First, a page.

Commissioned by the ensemble Arpège, and first performed by them at the Jack Lyons Hall, Universty of York, on 5th February 2003.
On June 10th 2002 a Ghanaian man aged forty-four died of heart failure as he was leaving Central Middlesex Hospital, north-west London, after treatment for TB. His name was Nii Sackey Codjoe, and he was the brother of my ex-wife and one of the nicest men I have ever known. He had come to London early in 1986 on a six-month visa and stayed on illegally, working at a grindingly menial job in order to save enough money to return to Ghana and make a decent life. He saw no-one apart from his sister and me, and did nothing except work, eat and sleep, sacrificing normal comforts to the hope of a better future. For several years he did two jobs at once – one by day, one at night; but later he found a relatively secure job as cleaner in a factory producing picture-frames. His dream was to learn gilding and become a framer himself.
In 1995 the factory closed, and Sackey was made redundant. He knew this would happen, and was given a sum of redundancy money; at which point I begged him to take his savings and go home. But the years of isolation and overwork had taken their toll: in the absence of family and friends, his job had been the main structure in his life – without it he quietly and secretly went to pieces, drinking more and more heavily and gambling on the national lottery. Soon he had wasted all the money he had saved in ten years, and was unable to go home and lose face.
Eventually, he found it difficult to pay his rent and was thrown out by his landlord. For a while he stayed with me; but I was no longer married to his sister, and although we were very good friends he found it humiliating to be dependent upon me. We found him a room in a hostel; after that I heard nothing from him, and gradually became worried. About a year later I heard that he had been seen locally, and after a search I tracked him down. I put a note under the door of his room, but he never responded: he was a very proud person, and I’m sure he did not want me to see him in a bad way.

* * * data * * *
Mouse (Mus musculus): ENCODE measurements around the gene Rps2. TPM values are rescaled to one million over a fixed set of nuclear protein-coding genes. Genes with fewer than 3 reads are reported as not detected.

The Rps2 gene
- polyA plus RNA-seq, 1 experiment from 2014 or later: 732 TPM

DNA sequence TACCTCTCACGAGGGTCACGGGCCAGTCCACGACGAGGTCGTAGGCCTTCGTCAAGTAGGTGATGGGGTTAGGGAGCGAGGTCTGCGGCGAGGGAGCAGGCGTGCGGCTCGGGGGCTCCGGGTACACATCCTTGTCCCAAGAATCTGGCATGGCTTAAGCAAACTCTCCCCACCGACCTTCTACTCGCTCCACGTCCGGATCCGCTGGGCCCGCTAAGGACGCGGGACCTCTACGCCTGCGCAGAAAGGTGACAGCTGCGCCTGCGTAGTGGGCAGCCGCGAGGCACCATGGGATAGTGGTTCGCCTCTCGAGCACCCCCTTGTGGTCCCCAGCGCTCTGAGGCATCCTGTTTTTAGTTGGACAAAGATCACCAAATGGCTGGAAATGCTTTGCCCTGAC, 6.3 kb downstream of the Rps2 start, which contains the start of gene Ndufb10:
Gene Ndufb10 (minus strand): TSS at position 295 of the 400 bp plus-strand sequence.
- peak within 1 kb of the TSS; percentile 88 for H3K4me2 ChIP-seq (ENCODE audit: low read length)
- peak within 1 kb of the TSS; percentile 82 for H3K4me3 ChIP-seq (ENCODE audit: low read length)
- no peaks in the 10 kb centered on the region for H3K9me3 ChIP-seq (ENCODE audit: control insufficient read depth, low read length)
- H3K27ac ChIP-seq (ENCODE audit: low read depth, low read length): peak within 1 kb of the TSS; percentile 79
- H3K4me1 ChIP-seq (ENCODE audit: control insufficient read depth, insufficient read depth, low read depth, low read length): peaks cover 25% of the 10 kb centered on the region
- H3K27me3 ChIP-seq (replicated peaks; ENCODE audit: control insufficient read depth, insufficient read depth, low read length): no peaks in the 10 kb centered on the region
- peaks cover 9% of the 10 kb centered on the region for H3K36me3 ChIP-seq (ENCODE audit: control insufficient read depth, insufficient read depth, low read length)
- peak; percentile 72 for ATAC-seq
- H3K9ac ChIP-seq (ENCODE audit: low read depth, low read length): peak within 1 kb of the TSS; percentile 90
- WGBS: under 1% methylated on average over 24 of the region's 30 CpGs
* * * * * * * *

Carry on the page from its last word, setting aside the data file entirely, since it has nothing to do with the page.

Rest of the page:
In mid-June 2002 my doorbell rang at midnight, and two Ghanaian ladies from a nearby church appeared, bringing news of his death. There was no family in Britain except me; even his name was unknown to all except me, as he had used an alias. There was no-one else who could identify his body or give the coroner his true name and date of birth, so I went to the morgue and did those family things – all the more poignant for me because in death he strongly resembled his father, with whom I had kept company in an Accra clinic ten years before, spending nights on the bed (or floor) next to him while he died uncomplainingly of cancer.
Sackey’s story is all too common in our cities, and none the less tragic for that. He left no children, and his warmth and laughter were snuffed out by a world for which he was not adequately equipped, and in which he left nothing behind. Nobody except a handful of Ghanaian strangers came to his cremation; even I was abroad at the time.
This piece is my attempt to give Sackey a musical epitaph. A simple 25-bar refrain is gradually transformed, recurring four times. These four refrains are interspersed by four episodes, which give a musical portrait of aspects of Sackey’s life and character. After the fourth refrain comes the final section, Valediction, in which we hear his pulse (represented by flute, horn and viola) falter and cease, while the harp quietly plays the melody of a hymn which was a favourite of Sackey’s:
Rock the ages cleft for me,
Let me hide myself in thee…
2008 Giles Swayne